Hastie and The Radio Network Ltd - 2013-060
- Peter Radich (Chair)
- Te Raumawhitu Kupenga
- Mary Anne Shanahan
- Leigh Pearson
- Angus Hastie
ProgrammeJase and Dave Drive Show
BroadcasterThe Radio Network Ltd # 2
Summary [This summary does not form part of the decision.]
The hosts of the Jase and Dave Drive Show on Classic Hits joked about a ‘sex drive-in’ in Switzerland and made humorous comparisons with a fast food drive-through. The Authority did not uphold the complaint that the use of sexual innuendo was inappropriate for broadcast. No coarse language was used and inexplicit sexual innuendo is permissible during children’s listening times. The host also indicated the topic may be unsuitable for younger listeners, giving parents and caregivers an opportunity to exercise discretion.
Not Upheld: Good Taste and Decency, Responsible Programming
 During the Jase and Dave Drive Show, broadcast on Classic Hits on the evening of Tuesday 27 August 2013, the hosts joked about a ‘sex drive-in’ in Switzerland and made humorous comparisons with a fast food drive-through.
 Angus Hastie made a formal complaint to The Radio Network Ltd (TRN), the broadcaster, alleging that the broadcast contained ‘coarse and crude joking using drive-through fast food for sexual innuendo and using double entendre’.
 The issue is whether the broadcast breached the good taste and decency and responsible programming standards, as set out in the Radio Code of Broadcasting Practice.
 The members of the Authority have listened a recording of the broadcast complained about and have read the correspondence listed in the Appendix.
Did the broadcast breach broadcasting standards?
 Mr Hastie argued that the broadcast breached the good taste and decency (Standard 1) and responsible programming (Standard 8) standards. The good taste and decency standard is primarily aimed at broadcasts containing sexual material, nudity, coarse language or violence.1 The Authority will also consider the standard in relation to any broadcast that portrays or discusses material in a way that is likely to cause offence or distress.2 The responsible programming standard requires broadcasters to be mindful of child listeners and to ensure that programme information and content is socially responsible, taking into account the context in which it is broadcast.
 The comments subject to complaint related to a bizarre story about a ‘sex drive-in’ in Switzerland which attracted worldwide publicity, and were presented in a light-hearted and humorous tone, consistent with the style and format of the programme and the usual banter between the hosts. The host Jase said:
Well I tell you something, the Swiss, you’ve got to take your hats off – in fact you’ll be taking more than your hats off, when it comes to the Swiss. It’s a first, it’s a world first David, the Swiss have come up with the first ever – and children put your hands over your ears right now, uncle Jase is talking – well… they’ve come up with the first ever, well there’s no other way to put this, it’s a sex drive-in… well you drive in and obviously, instead of people standing on street corners and things, it’s like a drive-in arrangement, and there’s a drive-through and you put your order in, and well the next thing you know, just drive through to the next window, I guess… [laughter]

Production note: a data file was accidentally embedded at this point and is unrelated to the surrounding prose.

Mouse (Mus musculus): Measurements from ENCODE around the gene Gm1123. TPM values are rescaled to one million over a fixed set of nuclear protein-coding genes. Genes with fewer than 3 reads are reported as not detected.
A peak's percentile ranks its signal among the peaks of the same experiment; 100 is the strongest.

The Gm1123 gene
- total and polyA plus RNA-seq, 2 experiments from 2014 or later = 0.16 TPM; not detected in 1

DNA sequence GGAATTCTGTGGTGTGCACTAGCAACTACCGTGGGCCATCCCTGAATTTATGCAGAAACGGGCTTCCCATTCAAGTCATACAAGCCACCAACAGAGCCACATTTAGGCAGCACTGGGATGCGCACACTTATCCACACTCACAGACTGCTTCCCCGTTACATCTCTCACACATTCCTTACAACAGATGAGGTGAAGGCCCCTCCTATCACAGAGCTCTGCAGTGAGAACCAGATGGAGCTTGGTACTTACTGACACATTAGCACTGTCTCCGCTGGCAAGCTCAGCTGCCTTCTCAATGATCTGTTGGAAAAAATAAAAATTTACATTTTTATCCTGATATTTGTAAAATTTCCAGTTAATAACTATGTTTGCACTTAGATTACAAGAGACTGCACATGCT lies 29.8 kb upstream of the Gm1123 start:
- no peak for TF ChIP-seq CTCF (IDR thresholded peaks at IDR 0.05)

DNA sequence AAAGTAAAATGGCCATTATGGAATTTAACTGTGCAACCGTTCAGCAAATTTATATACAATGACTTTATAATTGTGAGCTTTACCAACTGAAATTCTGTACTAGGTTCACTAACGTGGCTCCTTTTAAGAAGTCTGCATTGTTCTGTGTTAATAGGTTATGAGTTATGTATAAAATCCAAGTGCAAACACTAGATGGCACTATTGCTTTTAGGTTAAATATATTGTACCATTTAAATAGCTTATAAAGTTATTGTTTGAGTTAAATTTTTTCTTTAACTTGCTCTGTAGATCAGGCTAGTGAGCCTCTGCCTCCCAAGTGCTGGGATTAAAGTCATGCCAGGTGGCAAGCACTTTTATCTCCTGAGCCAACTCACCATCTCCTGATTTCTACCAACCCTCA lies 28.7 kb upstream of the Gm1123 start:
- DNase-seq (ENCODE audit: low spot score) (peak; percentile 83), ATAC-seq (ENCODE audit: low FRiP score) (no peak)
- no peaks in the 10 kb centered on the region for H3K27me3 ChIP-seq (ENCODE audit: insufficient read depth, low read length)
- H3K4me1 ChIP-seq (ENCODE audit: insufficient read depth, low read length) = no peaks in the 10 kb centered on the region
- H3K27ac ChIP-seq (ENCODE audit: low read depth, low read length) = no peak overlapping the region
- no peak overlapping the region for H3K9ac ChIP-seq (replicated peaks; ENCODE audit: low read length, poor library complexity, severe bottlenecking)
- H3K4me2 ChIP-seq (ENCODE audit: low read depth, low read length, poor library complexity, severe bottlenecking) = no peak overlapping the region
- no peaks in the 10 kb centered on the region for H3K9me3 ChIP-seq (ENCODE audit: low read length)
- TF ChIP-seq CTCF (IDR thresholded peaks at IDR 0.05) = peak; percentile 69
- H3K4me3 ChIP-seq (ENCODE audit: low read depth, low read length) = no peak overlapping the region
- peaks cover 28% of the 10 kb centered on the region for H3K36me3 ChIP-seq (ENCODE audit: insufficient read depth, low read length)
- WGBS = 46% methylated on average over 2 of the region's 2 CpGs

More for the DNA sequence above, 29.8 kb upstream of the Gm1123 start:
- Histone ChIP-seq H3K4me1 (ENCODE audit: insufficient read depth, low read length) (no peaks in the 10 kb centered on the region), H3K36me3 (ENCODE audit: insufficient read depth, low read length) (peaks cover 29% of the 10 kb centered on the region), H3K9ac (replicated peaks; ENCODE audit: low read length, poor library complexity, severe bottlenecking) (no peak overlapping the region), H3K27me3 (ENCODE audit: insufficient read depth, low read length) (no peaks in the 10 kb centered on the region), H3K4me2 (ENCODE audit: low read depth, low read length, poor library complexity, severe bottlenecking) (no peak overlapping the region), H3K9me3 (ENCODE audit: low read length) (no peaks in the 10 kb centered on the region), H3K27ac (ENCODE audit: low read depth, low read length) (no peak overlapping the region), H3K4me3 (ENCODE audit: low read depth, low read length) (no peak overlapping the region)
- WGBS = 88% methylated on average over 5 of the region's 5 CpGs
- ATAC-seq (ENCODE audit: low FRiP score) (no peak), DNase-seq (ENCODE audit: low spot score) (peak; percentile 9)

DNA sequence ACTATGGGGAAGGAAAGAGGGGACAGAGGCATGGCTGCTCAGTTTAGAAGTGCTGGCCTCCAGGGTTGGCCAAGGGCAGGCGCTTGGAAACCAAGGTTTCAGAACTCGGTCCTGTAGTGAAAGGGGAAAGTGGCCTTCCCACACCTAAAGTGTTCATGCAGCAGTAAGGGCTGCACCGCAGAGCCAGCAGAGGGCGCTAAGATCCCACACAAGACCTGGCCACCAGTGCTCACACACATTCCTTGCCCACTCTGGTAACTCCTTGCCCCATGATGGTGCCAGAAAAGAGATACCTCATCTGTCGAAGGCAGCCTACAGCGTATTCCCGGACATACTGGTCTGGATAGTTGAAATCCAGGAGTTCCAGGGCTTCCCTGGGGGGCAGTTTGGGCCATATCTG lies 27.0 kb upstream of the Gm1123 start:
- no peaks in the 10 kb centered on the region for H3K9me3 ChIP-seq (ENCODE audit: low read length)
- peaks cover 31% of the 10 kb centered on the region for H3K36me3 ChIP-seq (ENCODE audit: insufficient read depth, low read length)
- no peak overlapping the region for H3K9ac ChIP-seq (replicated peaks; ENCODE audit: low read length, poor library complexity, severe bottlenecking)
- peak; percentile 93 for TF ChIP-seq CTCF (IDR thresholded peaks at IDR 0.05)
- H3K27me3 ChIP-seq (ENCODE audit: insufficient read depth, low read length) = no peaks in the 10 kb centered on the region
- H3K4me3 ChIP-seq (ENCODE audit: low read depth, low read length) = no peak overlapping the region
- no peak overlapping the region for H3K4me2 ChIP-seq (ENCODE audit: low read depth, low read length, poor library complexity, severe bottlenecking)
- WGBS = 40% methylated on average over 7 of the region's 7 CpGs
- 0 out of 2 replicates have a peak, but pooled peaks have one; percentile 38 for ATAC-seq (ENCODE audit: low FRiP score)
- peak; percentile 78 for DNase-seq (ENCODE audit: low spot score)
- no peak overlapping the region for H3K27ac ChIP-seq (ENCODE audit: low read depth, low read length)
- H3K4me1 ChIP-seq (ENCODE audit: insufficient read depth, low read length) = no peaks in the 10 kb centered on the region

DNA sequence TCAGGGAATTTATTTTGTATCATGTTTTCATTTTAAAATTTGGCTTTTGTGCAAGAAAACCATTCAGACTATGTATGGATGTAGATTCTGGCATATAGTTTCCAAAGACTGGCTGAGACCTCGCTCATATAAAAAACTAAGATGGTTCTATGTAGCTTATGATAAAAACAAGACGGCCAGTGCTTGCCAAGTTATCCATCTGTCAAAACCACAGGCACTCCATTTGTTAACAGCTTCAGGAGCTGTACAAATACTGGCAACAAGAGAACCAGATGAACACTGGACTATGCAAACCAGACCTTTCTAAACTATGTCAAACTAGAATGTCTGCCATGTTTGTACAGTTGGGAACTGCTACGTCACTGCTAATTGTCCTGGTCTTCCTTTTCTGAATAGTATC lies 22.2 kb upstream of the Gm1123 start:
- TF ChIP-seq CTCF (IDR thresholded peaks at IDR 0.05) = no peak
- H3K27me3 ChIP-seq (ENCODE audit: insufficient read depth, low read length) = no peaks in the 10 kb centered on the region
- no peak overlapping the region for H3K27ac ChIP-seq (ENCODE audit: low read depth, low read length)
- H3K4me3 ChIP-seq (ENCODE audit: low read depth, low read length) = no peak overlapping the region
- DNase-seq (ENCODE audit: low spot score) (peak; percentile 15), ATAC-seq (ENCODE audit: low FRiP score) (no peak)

Jase and Dave then joked about the possibility of ‘some innocent person… driving through… they see the drive-in window, and they think it is… just a drive-through restaurant’. They verbally acted out this hypothetical scenario, making references to ordering a ‘hot and spicy’ ‘Whopper’ with ‘lots of sauce’, saying that ‘every meal is going to be a happy meal’, and, ‘I wonder if you get toys with some of that’.
 TRN argued that the sexual content was not overt and was likely to go over the heads of children, and maintained that the comments were acceptable in context, including the time of broadcast and the programme’s adult target audience.
 We agree. The comments were relatively mild and consisted mainly of inexplicit sexual innuendo, which is permissible during children’s listening times at 6.15pm. The words used were not in themselves offensive, and there was no coarse language. In any event, the programme was not targeted at children and Jase indicated that the comments may not be suitable for younger listeners when he said, ‘children put your hands over your ears right now’, which, along with his lengthy introduction, gave adults ample opportunity to make a decision about their own listening, and to exercise discretion with regard to their children’s listening.
 We are satisfied that the comments were acceptable for broadcast in light of relevant contextual factors, including the programme’s and the radio station’s adult target audience, the verbal warning given by the host, and audience expectations.
 Accordingly, we decline to uphold the complaint.
For the above reasons the Authority declines to uphold the complaint.
Signed for and on behalf of the Authority
19 November 2013
The correspondence listed below was received and considered by the Authority when it determined this complaint:
1 Angus Hastie’s formal complaint – 27 August 2013
2 TRN’s response to the complaint – 2 September 2013
3 Mr Hastie’s referral to the Authority – 2 September 2013
4 TRN’s response to the Authority – 4 September 2013
1Turner and Television New Zealand Ltd
, Decision No. 2008-112
2Practice Note: Good Taste and Decency (Broadcasting Standards Authority, November 2006)